This approach necessitates finding a suitable field in the source object which can be used as a delta indicator. Ideally the source needs to have something like a LastChangeDate field, recording the datetime as a new record is created, a record is deleted, or an existing one is changed. For the deletion scenario a binary field like DeletionFlag would be required additionally. If these requirements are met, we can follow the approach in Datasphere by creating a Data Flow object, inserting a Remote Table, a local Target Table and a filter, limiting the Data Flow to e.g. LastChangeDate = CurrentDate - 1. Afterwards we would schedule this Data Flow to run every night. This way each nightly run will always apply a filter to fetch only those records that were modified on the day before.
This approach will work for inserts and updates, if you can guarantee that all those changes are reflected in a field like LastChangeDate, but the deletion scenario would only be solved if one of the following applies:a) Deletions in the source are not possible
In an ERP source system many potential source objects could already be set up in such a way, that they will never delete any record.b) Deletions in source are done via deletion flag
If deletions do happen in the source object, then it is necessary that it is not done via an actual deletion of the row, but by setting an indicator field like DeletionFlag instead.c) Deletions in source don’t need to be deleted in DWH
Even if deletions do happen in the source object and they are done via actual deletion of the row, then if atleast the requirements of the Datsphere model does not necessitate a deletion in the Data Warehouse to reflect the source, then the deletion problem is solved. Edge cases still have to be considered like e.g. creation and deletion on the same business day would never appear in the DWH model.
If none of the above apply, or even if there is no LastChangeDate-esque field to handle inserts/updates, it is still possible to implement a pseudo delta by doing some SQL based source/target comparisons to determine which records are modified and should therefore be transferred. Unfortunately this approach has far greater performance impact since we have to fetch additional data from the source to facilitate this comparison. If all else fails, this can be used as a last resort.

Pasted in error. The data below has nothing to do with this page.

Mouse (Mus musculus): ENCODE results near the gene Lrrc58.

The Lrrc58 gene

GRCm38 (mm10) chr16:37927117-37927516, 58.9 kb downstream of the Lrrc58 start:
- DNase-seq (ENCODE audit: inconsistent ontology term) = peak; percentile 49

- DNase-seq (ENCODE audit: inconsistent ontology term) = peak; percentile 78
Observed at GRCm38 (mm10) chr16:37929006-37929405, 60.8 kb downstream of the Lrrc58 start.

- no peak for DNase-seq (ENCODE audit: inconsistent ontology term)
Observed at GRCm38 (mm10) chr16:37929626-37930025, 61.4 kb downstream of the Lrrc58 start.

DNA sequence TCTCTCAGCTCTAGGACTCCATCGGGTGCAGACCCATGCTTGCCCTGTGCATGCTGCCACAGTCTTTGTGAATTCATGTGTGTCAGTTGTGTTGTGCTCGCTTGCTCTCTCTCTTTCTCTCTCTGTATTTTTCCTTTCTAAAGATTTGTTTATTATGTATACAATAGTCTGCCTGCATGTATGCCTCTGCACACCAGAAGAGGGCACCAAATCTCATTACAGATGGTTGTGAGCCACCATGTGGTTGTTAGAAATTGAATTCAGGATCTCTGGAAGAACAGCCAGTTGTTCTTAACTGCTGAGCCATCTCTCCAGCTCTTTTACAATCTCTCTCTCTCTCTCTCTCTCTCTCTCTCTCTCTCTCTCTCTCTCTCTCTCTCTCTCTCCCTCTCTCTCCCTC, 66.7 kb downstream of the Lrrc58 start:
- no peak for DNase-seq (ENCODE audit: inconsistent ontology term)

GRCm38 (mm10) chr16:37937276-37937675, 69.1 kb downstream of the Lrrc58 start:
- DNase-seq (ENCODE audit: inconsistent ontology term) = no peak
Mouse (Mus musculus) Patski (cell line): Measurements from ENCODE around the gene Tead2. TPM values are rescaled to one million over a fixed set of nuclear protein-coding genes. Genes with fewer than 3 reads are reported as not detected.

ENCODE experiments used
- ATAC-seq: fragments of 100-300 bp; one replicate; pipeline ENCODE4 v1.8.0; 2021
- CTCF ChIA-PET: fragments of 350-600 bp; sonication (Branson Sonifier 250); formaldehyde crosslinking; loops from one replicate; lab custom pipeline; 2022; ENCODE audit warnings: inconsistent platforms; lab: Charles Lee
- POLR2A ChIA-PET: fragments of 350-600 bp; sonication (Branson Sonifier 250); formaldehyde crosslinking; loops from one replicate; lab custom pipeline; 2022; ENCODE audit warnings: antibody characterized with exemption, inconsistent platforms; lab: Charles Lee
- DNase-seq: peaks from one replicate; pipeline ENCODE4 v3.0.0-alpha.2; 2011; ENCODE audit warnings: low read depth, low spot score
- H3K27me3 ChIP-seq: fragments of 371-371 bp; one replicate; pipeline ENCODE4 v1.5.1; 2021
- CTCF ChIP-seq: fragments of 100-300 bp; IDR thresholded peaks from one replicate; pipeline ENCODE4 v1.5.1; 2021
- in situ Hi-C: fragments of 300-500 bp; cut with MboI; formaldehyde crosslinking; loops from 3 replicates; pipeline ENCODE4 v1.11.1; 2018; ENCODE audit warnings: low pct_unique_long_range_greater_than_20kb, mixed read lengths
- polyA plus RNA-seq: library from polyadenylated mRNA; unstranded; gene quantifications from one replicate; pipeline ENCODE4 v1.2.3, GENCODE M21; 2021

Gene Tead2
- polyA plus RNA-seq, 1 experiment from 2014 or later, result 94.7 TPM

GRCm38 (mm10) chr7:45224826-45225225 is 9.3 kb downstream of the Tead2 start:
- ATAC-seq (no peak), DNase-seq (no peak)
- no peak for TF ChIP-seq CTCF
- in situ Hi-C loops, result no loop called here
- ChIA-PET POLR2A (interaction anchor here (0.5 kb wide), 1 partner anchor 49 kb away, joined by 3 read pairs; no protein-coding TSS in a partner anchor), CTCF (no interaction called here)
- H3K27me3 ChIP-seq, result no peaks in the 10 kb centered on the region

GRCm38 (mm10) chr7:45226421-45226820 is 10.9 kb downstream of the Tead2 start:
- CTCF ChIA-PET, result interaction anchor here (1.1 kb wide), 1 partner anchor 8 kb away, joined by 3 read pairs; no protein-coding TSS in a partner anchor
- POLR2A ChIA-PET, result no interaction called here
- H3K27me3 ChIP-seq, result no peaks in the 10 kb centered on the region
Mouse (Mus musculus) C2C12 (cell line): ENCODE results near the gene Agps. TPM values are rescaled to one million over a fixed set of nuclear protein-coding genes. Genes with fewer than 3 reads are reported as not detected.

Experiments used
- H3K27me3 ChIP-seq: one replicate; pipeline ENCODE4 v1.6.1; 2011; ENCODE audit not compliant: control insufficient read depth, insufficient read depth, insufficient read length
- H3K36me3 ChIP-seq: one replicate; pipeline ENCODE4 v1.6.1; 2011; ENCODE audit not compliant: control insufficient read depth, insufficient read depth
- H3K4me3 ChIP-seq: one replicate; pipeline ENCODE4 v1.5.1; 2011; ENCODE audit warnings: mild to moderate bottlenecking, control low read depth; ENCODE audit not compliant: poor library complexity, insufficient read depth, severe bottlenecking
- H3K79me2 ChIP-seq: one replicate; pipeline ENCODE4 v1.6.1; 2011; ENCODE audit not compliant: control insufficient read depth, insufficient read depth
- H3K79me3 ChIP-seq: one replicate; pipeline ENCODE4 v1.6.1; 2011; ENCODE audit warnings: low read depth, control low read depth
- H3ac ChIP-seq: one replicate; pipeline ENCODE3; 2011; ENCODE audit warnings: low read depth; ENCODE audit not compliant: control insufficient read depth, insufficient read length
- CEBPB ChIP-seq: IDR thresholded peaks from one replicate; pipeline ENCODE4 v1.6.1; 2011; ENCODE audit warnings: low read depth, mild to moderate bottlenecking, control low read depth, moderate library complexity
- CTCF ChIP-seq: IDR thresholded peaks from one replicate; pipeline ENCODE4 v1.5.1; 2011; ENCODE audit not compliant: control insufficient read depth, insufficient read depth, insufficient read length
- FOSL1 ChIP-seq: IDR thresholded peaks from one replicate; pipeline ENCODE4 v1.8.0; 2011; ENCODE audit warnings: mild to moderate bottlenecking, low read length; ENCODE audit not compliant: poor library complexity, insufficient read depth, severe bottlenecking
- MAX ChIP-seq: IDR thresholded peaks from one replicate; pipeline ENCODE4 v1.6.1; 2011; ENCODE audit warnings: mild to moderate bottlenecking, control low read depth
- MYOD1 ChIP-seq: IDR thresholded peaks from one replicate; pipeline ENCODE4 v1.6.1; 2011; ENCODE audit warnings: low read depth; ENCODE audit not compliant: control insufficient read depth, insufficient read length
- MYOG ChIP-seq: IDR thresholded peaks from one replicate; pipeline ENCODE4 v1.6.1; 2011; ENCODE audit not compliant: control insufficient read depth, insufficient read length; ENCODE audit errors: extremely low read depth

Delta Loading - Our Conclusion
We have shown two major approaches to implementing a delta mechanism in Datasphere. These are suitable to cover some of the most common scenarios. The approach of activating Real-Time-Replication on Remote Tables is the most convenient solution in integration scenarios where it is available and where the limitations are a non issue. Other cases can be mostly covered with the Data Flow approach, as long as the described limitations are considered.
It should be mentioned that there are other possible solutions that we explored, including but not limited to some which would require the inclusion of additional software components like SAP Landscape Transformation Replication Server (SLT) or SAP Data Intelligence. However unless your company already utilizes these software components, we would suggest going with a pure Datasphere approach so as to avoid overengineering.
While Datasphere continues to be developed and supplied with additional features we hope to have more freedom in the setup of these approaches so that we may cover more complex scenarios while maintaining the current clever architecture that preserves a minimal performance impact.